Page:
So, it was now just before Noon, and time to head onto Disneyland, in Anaheim. If you have a car, driving between the two parks is easy enough – give yourself at least an hour (though without traffic it would take 35 minutes – but that’s never going to happen in daylight hours in LA).

If you’re not driving, you can walk down to the nearby Red Line Metro Universal City train station and skip all the traffic to Union Station. From there, you can get a train to Anaheim – though these are few and far between. It actually works out to be reasonably affordable to get an Uber or Lyft all the way from Union Station to the park. And thanks to the traffic avoided by the train, it worked out to be a quicker way to get between the parks than driving alone would have been – taking me an hour all up.

Once I arrived at Disneyland at 1pm, I headed straight to California Adventure, which was closing early due to a special event in the evening. While Disneyland was open until midnight, California Adventure would be closing around 5pm. So this meant I needed to tackle everything I needed at California Adventure before making my way over to the Disney’s original theme park.

Upgrading to the Genie+ pass, which is Disney’s “Express Pass” equivalent, for $20, I started hitting all the best rides in the park. The Incredicoaster, the impressive Cars ride, the new Spider-Man ride, the old Tower of Terror (now Guardians of the Galaxy: Mission Breakout!), and many others. By using the Disneyland app I was able to get myself into the Lightning Lanes of some rides, the Single Rider queues of others, and line up with everyone else on the rest, and systematically conquer the park in the 4 hours I was able to spend there.

Things were much less rushed once I got over to Disneyland, and as families started to leave later in the night, or be distracted by the parades and fireworks, I had no issues jumping on just about every ride in the park I wanted to – including the incredible Rise of the Resistance – easily the best ride in the OG park, and the one usually with the longest queue (you need to pay a separate fee to join the lightning lane there).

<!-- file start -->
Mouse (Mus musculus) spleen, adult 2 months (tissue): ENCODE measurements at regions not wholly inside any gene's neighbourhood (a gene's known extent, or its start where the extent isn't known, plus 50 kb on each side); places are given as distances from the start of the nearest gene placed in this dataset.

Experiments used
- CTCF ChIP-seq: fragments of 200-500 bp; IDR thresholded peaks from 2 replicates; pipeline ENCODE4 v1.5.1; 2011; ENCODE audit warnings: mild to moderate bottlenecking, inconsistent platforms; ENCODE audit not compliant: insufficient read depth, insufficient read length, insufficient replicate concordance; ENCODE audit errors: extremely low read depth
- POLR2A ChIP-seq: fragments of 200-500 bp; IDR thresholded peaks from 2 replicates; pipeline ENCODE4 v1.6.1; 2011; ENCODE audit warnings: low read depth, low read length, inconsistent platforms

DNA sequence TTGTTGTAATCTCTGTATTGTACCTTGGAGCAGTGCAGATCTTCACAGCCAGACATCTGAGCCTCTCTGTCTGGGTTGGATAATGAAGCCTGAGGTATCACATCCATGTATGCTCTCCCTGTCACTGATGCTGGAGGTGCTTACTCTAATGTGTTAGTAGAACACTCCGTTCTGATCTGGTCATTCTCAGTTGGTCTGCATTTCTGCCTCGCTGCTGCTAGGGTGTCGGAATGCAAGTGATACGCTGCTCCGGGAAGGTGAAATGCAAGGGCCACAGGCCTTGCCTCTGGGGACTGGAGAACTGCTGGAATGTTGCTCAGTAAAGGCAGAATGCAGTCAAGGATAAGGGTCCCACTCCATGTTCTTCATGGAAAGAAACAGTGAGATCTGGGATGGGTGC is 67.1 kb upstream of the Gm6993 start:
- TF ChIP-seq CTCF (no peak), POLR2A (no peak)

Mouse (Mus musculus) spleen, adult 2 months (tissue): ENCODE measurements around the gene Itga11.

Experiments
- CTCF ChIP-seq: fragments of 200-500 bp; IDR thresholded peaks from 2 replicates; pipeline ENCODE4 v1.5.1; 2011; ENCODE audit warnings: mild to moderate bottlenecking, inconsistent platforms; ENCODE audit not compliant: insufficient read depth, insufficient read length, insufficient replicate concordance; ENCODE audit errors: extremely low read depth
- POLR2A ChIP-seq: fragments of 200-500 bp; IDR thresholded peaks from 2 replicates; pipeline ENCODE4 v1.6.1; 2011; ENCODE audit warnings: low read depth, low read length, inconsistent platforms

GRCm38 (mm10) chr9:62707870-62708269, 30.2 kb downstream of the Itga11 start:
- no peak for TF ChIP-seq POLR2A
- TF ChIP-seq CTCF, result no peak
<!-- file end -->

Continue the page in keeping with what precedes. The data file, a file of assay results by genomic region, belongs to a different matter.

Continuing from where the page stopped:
I was even able to head out of the park and into Downtown Disney for dinner (a strip of restaurant and entertainment options that sit alongside the two parks), before heading back in to fit in a few more rides, including Space Mountain, a sentimental favourite.

As fireworks were sent off over Mickey’s castle, and the clock moved ever closer to midnight, I considered lining up for another attraction, but instead found myself exploring some of the hidden secrets of Main Street U.S.A., and seeing classic attractions in that area of the park, like Great Moments with Mr. Lincoln, which first premiered at the 1964 World’s Fair in New York City. I was as surprised as you are that I ended the day with time to kill, and having ridden just about every ride I wanted to. And in spite of my umpteenth visits to this particular park over the years, I had never had the opportunity to see some of these OG treats.

If you have never visited any of these parks, reducing your experiences to quicker visits like this is not recommended. The detail in these parks, as well as the rides and experiences themselves, deserve as much time as you can give them. And while I rode every ride I wanted to, the experience you may want to have at the parks are not necessarily inclusive of the same list. I skipped a lot of well trodden adventures, shows and experiences.

But for those who have limited time and want to fit in as much fun into one day as possible, it’s totally doable. And even better for those of you, like myself, who have been lucky enough to visit these parks before.

For more details on Universal Studios Hollywood, head HERE.
For more details on Disneyland, head HERE.
For more details on California Adventure, head HERE.

The author visited as a guest of each park. All photos by the author, Metro line map taken from LACMTA

Larry Heath

Founding Editor and Publisher of the AU review. Currently based in Toronto, Canada. You can follow him on Twitter @larry_heath or on Instagram @larryheath.